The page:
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METHODS FOR TOKEN-BASED DISTRIBUTED ARBITRATION OF PUSH-TO-TALK

IP.com Disclosure Number: IPCOM000009233D
Original Publication Date: 1999-Jun-01
Included in the Prior Art Database: 2002-Aug-13
Document File: 2 page(s) / 135K

Publishing Venue

Motorola

Related People

Gregory Cox: AUTHOR [+3]

Abstract

In extending wireless dispatch voice services to Internetworking Protocol (IP) client devices (such asPC's), a means of arbitrating push-to-talk is required to assure that only one participant in a dis- patch call can transmit at any given time. This arbi- tration should not be specific to a wireless system or systems which may or may not be present in an IP network dispatch call. IP clients should be able to conduct dispatch conversations with an arbitrary mixture of other IP clients and clients on wireless systems without requiring the presence of a specific wireless system. This calls for a distributed, peer- to-peer means of push-to-talk arbitration.

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MOlOROLA Technical Developments

METHODS FOR TOKEN-BASED DISTRIBUTED ARBITRATION OF PUSH-TO-TALK

by Gregory Cox, Walter L. Johnson and Senaka Baltisuriya

BACKGROUND

  In extending wireless dispatch voice services to Internetworking Protocol (IP) client devices (such asPC's), a means of arbitrating push-to-talk is required to assure that only one participant in a dis- patch call can transmit at any given time. This arbi- tration should not be specific to a wireless system or systems which may or may not be present in an IP network dispatch call. IP clients should be able to conduct dispatch conversations with an arbitrary mixture of other IP clients and clients on wireless systems without requiring the presence of a specific wireless system. This calls for a distributed, peer- to-peer means of push-to-talk arbitration.

  This article describes two potential methods for token-based arbitration of push-to-talk for voice communication among a group of peer devices such as PCS.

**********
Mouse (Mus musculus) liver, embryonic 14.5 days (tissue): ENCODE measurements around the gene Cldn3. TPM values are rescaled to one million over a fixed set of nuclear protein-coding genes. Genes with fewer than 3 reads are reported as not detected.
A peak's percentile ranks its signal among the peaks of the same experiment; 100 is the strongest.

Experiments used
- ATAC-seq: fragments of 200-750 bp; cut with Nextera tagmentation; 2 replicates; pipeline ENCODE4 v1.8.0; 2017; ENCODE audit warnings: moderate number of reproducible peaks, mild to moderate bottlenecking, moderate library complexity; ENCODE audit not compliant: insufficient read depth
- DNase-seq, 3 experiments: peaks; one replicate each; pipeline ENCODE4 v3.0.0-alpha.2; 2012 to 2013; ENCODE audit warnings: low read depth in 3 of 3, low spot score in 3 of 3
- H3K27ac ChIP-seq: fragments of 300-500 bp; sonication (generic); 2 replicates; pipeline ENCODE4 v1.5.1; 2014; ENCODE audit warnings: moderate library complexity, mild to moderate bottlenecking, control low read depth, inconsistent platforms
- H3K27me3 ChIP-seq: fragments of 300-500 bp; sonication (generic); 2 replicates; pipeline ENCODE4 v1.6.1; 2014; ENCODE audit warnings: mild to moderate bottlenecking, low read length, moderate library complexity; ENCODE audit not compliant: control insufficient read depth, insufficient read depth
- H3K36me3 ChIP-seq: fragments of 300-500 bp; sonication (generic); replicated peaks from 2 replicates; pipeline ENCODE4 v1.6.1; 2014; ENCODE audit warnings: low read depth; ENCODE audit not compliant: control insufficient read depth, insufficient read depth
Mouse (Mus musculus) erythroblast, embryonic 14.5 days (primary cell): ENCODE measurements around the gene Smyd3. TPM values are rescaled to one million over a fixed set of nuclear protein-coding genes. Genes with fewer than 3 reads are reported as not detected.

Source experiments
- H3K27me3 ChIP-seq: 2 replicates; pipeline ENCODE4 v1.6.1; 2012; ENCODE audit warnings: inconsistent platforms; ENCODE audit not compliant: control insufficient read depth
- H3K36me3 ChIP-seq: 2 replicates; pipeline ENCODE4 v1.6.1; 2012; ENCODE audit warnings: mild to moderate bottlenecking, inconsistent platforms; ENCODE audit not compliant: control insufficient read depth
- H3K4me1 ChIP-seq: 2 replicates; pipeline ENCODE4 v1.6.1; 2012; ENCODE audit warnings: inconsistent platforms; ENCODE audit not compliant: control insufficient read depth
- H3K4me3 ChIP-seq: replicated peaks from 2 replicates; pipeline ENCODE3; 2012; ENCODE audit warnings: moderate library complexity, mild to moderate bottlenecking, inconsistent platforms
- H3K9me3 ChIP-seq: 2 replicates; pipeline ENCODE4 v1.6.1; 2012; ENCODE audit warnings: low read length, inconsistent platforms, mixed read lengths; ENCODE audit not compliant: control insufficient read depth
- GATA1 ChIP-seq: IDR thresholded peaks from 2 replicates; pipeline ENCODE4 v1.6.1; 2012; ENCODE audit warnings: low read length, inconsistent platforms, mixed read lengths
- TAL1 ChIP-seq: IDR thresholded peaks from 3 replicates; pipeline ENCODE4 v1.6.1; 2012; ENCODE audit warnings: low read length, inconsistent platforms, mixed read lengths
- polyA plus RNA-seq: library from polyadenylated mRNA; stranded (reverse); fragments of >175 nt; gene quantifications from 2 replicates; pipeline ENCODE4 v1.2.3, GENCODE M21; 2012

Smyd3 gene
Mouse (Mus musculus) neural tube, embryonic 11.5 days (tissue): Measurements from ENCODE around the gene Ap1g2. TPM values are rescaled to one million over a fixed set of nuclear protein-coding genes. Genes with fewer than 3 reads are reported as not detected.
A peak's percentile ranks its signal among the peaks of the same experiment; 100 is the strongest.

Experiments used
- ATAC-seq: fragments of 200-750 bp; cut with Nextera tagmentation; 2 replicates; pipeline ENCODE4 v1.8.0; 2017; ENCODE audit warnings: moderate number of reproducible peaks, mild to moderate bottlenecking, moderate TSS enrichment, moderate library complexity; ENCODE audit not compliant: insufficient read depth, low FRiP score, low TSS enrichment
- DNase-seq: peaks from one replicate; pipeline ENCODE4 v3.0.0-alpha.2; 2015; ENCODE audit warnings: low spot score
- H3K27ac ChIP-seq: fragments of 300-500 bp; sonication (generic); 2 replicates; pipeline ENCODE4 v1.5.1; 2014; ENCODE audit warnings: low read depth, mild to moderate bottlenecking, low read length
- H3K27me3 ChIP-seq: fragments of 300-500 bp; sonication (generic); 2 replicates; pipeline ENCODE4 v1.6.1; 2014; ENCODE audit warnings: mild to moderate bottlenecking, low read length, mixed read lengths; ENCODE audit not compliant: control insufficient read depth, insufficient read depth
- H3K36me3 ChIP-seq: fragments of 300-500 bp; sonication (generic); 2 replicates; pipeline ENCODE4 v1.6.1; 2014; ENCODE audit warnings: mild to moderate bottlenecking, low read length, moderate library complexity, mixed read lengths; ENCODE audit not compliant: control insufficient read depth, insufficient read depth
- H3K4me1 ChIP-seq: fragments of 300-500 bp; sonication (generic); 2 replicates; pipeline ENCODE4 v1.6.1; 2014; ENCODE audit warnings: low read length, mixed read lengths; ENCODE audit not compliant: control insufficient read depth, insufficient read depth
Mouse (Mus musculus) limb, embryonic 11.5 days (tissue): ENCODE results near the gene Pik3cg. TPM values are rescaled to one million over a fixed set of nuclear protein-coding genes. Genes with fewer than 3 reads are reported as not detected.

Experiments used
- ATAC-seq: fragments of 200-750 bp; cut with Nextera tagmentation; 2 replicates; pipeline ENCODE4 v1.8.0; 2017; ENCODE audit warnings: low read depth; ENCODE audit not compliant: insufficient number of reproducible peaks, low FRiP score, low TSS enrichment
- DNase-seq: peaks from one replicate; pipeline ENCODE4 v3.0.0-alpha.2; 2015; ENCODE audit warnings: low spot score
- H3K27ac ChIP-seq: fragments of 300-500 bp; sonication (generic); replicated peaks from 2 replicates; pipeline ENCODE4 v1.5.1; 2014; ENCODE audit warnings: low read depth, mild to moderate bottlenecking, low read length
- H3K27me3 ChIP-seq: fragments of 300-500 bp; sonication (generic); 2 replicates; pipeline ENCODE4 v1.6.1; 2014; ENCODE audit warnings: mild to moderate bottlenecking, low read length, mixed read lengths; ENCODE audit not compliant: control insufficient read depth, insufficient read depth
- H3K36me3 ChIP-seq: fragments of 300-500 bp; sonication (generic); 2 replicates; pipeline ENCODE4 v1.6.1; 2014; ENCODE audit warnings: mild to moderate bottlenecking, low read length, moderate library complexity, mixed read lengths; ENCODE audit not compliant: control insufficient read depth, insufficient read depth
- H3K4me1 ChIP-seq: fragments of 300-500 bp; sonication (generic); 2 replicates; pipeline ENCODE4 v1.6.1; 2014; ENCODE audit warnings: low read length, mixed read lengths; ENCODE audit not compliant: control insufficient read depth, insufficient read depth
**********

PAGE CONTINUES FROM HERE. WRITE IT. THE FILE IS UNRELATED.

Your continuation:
l DEFINITIONS

  Gateway - the interface between a wireless sys- tem and the IP network which performs all neces- sary protocol translations and manages tokens on behalf of its users

Initiator - the fmt person in a dispatch session

to Press-To-Talk

  l Multicast - application-level act of sending a message to all members of a group (may translate into IP multicast, multi-unicast or broadcast depend- ing on underlying network layers)

  Receiver - Any member of a dispatch session except the initiator

  Participant - Any member of a dispatch conversation

  Session - a dispatch; group conversation from the initiator's first Press-To-Talk to the end of the hang time after the last Press-To-Talk

INITIATOR-GOVERNED METHOD

  l Initiator determine,s that no current session exists and then creates a session and a token and ini- tiates a session with a multicast to all receivers.

  l If an initiator detects the presence of another initiator in the same group (usually caused by near- simultaneous session initiation and detected by the receipt of another initiator's control messages), then the initiator must end its session. This is a "colli- sion". If both initiators end their sessions because of a collision, each initiator must wait a pseudo-ran- dom amount of time before attempting to initiate a session in that group again to prevent perpetual col- lision.

   Initiator multicasts "token available" message when token is freed.

  l Any receiver must obtain Press-To-Talk token from initiator before talking. A wireless system gateway must obtain the token on behalf of its sub- scriber units in order for&y of its subscriber units to be allowed to talk and Imust then arbitrate among the wireless subscriber units as needed.

A receiver must return token to initiator when

finished talking.

  l A receiver must send keep alive messages to initiator while it retains the token. Keep alive inter- val is Tk seconds. The initiator will assume that the token is lost if it does not receive a keep alive mes- sage wtt...